But shoehorning every part of the banking experience into an all-digital pipeline isn’t the answer, either. Some consumers still want to talk to an expert face to face before completing their application, but grow frustrated if the digital process offers no opportunity to speak with an actual human being.
“Digital transformation isn’t about going ‘all digital,’ so much as it is about eliminating outdated processes that disrupt the overall experience.”
— Craig Peasley, Adobe
Take, for instance, a complex financial product like a mortgage refinance. Even if you fully digitize the application process, many applicants may still feel intimidated by the sheer complexity of the transaction. This is precisely where a brick-and-mortar branch can demonstrate its value. By offering a face-to-face consultation at just the right stage of the process, your employees can bolster applicants’ confidence, and help them across the finish line. Being able to make an appointment digitally makes the process less hit or miss.
Customer support is another example of a situation in which face-to-face (or at least voice-to-voice) contact results in much greater customer satisfaction than a digital-only experience. When a customer encounters a problem with their account, the prospect of navigating a robotic phone menu or an online chat is far more frustrating than the simple expedient of calling a direct-to-human number, speaking with someone who grasps the problem, and getting it fixed immediately.
Read More: Don’t Abandon Branches to Favor Digital Banking Channels
Return of the Personal Banker
A great deal is spoken and written about how disruptive paper can be to a digital experience. But digital tools are only as effective as the overall experience they support. In other words, digital transformation isn’t necessarily about going “all digital,” so much as it is about eliminating outdated processes that disrupt the seamlessness of the overall experience. In fact digitizing a flawed process can make things worse.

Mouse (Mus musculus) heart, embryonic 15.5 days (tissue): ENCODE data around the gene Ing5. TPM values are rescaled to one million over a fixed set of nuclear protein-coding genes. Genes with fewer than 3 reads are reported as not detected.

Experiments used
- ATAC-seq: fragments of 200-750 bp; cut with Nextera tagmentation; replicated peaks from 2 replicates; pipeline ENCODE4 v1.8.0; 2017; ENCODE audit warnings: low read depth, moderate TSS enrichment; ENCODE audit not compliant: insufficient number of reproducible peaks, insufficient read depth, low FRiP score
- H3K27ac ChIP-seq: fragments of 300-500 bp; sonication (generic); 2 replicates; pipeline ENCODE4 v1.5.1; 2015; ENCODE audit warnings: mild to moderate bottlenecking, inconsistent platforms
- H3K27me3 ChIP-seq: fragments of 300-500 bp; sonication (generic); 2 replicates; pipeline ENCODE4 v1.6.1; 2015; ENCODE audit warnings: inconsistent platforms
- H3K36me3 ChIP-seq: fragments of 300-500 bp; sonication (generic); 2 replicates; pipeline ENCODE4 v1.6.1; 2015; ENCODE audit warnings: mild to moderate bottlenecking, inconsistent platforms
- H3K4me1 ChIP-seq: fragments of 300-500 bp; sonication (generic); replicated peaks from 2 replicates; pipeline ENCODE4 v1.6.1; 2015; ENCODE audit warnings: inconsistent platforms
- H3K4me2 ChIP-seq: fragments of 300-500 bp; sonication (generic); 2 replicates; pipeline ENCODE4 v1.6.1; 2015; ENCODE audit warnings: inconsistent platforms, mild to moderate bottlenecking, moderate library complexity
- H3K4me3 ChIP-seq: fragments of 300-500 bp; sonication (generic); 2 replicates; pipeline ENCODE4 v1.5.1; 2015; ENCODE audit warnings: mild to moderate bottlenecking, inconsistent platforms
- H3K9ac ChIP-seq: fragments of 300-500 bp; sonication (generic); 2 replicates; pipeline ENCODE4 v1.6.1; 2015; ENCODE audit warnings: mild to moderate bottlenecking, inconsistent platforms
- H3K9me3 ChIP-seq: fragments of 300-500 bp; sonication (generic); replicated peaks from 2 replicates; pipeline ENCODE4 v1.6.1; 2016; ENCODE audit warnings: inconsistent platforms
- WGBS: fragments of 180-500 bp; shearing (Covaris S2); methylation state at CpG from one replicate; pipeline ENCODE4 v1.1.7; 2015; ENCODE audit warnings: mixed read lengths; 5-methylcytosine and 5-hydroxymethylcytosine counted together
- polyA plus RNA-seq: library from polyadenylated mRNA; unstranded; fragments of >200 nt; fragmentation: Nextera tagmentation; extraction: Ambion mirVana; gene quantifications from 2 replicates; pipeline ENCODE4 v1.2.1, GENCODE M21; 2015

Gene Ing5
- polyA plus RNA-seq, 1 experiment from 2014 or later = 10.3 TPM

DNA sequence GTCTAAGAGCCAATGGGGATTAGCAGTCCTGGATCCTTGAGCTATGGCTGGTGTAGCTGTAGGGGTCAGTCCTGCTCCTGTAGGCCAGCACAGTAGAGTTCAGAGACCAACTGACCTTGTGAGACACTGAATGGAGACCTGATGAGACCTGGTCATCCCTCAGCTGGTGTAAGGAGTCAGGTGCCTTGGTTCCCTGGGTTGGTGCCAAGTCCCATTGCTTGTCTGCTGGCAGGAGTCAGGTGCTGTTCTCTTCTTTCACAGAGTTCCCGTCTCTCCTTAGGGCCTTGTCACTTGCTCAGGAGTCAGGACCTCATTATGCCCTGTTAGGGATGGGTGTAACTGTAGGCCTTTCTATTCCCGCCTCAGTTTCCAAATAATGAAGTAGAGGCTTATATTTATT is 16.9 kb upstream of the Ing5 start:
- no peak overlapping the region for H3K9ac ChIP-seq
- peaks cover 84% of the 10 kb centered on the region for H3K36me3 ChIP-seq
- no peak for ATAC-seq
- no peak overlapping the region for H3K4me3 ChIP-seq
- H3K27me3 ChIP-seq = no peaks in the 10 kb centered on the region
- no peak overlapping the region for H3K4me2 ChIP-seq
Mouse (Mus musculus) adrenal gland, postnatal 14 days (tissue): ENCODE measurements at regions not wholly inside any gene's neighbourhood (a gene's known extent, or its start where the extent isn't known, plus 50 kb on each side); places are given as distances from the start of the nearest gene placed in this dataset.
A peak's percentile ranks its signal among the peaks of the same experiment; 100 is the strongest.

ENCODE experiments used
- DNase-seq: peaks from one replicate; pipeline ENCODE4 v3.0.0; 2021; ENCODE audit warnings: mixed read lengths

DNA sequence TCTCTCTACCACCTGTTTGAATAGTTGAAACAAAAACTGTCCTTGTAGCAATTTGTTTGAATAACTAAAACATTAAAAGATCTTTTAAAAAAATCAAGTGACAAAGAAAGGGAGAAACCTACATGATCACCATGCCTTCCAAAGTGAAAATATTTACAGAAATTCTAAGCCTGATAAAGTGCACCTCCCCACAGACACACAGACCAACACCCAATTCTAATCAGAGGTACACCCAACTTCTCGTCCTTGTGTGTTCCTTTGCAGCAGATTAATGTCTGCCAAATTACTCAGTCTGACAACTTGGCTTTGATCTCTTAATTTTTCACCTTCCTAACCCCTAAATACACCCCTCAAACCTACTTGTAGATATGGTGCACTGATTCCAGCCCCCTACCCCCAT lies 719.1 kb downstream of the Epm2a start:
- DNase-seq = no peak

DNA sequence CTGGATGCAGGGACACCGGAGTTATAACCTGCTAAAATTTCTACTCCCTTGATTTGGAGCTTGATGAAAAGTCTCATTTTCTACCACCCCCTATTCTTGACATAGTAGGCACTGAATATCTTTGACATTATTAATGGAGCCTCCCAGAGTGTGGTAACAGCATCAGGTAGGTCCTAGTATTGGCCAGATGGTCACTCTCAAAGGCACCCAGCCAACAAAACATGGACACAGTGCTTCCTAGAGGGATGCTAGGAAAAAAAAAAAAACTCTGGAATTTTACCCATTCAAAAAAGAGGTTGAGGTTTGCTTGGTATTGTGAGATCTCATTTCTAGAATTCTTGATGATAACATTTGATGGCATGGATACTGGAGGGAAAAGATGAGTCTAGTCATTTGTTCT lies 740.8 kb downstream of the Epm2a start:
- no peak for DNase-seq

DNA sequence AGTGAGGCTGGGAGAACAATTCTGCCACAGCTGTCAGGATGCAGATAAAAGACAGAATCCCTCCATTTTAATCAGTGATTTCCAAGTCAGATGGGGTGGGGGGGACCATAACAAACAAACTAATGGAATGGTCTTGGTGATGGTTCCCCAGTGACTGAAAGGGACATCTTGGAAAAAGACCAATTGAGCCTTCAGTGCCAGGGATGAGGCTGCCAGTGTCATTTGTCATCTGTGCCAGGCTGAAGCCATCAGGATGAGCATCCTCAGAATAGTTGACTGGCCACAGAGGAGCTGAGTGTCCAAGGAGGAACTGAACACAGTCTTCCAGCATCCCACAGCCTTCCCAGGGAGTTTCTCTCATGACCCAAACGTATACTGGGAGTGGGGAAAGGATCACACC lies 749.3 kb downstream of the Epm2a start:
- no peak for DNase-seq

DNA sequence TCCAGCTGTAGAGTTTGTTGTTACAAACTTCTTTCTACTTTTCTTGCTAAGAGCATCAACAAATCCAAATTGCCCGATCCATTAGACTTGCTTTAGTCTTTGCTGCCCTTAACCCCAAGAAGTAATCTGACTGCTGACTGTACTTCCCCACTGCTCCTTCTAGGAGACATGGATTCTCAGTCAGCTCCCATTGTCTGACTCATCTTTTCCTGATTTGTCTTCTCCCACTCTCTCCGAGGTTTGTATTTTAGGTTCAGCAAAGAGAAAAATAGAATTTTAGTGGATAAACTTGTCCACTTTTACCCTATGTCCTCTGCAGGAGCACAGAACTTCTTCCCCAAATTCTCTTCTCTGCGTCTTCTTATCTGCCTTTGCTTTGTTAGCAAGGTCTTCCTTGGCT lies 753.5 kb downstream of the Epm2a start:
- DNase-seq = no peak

One of the great benefits of digital technologies is that they provide a range of opportunities for staff at bank and credit union branches to reclaim the role of the personal banker, empowered by real-time data about every customer, as well as the world’s financial markets.
It wasn’t so long ago that may people knew the name of a banker they could call —the person they reached out to when they wanted to open an additional account, move money, apply for a loan, or get advice on an investment. Today, however, only investment firms and private-banking units catering to high-income clients maintain this level of contact and service, while the majority of brick-and-mortar banks relegate their customers interactions to a diminishing number of tellers — or to digital apps.
Imagine a near future in which every brick-and-mortar branch serves as a hub for face-to-face interactions with personal bankers — specialists assigned to specific customers. Empowered by a world of real-time data and digital tools, these personal bankers could perform their roles more effectively, efficiently, and accurately than the bankers of yesteryear, building lifelong relationships of trust that keep customers coming through the doors.